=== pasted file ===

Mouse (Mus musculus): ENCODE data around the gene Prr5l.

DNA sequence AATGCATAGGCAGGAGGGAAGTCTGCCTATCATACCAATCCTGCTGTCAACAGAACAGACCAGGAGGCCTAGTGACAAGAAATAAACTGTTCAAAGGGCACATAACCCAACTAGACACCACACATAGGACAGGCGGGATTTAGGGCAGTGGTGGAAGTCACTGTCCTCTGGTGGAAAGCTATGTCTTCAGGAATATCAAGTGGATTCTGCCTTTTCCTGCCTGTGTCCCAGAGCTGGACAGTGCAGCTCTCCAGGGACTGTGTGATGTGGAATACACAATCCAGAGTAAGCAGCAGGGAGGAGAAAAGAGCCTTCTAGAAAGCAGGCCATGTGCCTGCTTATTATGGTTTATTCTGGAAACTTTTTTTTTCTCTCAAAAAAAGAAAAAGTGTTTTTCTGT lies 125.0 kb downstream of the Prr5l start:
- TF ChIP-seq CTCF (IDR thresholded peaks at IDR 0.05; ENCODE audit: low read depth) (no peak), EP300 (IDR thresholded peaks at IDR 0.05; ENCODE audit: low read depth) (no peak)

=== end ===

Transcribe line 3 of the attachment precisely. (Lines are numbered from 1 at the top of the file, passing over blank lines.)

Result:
- TF ChIP-seq CTCF (IDR thresholded peaks at IDR 0.05; ENCODE audit: low read depth) (no peak), EP300 (IDR thresholded peaks at IDR 0.05; ENCODE audit: low read depth) (no peak)